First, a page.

The Fantabulous Contraptions of Matthias Wandel
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The Fantabulous Contraptions of Matthias Wandel

Matthias Wandel is living the twenty-first-century dream. In 2007, he quit his engineering job at Research in Motion, turned his attention to his website, and now makes most of his living doing what he loves, tinkering in his workshop and posting his creations online. Over the last few years, Wandel’s innovative and beautifully crafted wooden machines have become viral sensations: his YouTube videos alone have been watched almost ten million times. This week, Torontoist had the opportunity to talk to Wandel about his machines, the success of his website, and some of his other projects.

According to Wandel, his fascination with woodworking began at a young age in his father’s workshop. “My dad also used to make custom furniture for people,” he explains on his site. “This has always been lucky for me, as it meant having access to a large and well equipped workshop, as well as lumber.”
Today, he has his own workshop in his basement in Ottawa, and although other materials might be better suited for some of his projects, he still prefers to work with wood. “I have wood and you can make things out of wood a lot faster than you can make things out of metal,” Wandel told Torontoist. “You can also cut wood a lot faster than you can cut metal, so it’s quite logical.”
While some of his machines, like his combination lock, were built to drive traffic to his website, others were born from necessity. In 2003, when a neighbour’s apple grinder was unavailable for his parents to use, Wandel decided to construct his own, and in 2009, he built a marble run track out of wooden blocks to give to his nephew for Christmas. Wandel admits that the gift was probably too complex for a three-year-old, though he reports that his nephew’s parents had “a blast playing with the blocks.”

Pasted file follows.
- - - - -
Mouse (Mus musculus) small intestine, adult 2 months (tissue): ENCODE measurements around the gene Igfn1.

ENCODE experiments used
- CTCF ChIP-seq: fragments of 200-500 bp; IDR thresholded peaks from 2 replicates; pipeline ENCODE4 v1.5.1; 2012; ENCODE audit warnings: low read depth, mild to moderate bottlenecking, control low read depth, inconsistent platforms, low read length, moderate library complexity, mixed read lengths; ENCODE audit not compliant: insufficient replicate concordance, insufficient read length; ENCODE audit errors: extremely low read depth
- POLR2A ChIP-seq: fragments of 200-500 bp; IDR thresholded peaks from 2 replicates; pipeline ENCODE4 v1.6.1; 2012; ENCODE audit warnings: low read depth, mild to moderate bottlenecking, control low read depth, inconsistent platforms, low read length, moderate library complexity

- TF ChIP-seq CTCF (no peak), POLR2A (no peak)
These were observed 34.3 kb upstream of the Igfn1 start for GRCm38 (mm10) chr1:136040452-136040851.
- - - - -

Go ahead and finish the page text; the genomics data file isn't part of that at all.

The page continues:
One of Wandel’s most time-consuming projects was his pipe organ, which he was inspired to build after taking an introductory music course in his final year of university. “The organ was also quite a challenging project,” said Wandel. “I wanted some kind of keyboard instrument and I didn’t really feel like buying one, so I started experimenting…It’s a good conversation piece for whenever I have visitors here.”
In addition to woodworking, Wandel has also built Lego marble machines, domino stackers, a digital camera from the components of a flatbed scanner, and a few online games, including an eyeballing game that tests geometric perception. (Warning: If you start playing the eyeballing game you won’t get anything else done today.) “I always felt that some people are better at [eyeballing] things than others,” explained Wandel. “So I thought, well, wouldn’t it be neat to write a little test for that?”

So far, working from home has been pretty lucrative. In October 2008, after receiving dozens of emails from fans wanting to buy plans for his machines, Wandel started selling some of his schematics online. “If you have a customer base, and the customer base keeps asking for something, they’re telling you there’s an opportunity,” he said. “A year ago I was selling one or two plans a week. Now I’m selling about thirty to forty plans a week.” From ad revenue and design sales, his site pulled in more than three thousand dollars in December 2009, and he expects to make around $3,500 this month.
Wandel told us that he’s still somewhat amazed by his site’s success, but added that while he appreciates feedback from his fans, he’s sick of people suggesting that he build a wooden clock. “Why would I build a wooden clock?” asked Wandel rhetorically. “That’s been done before.”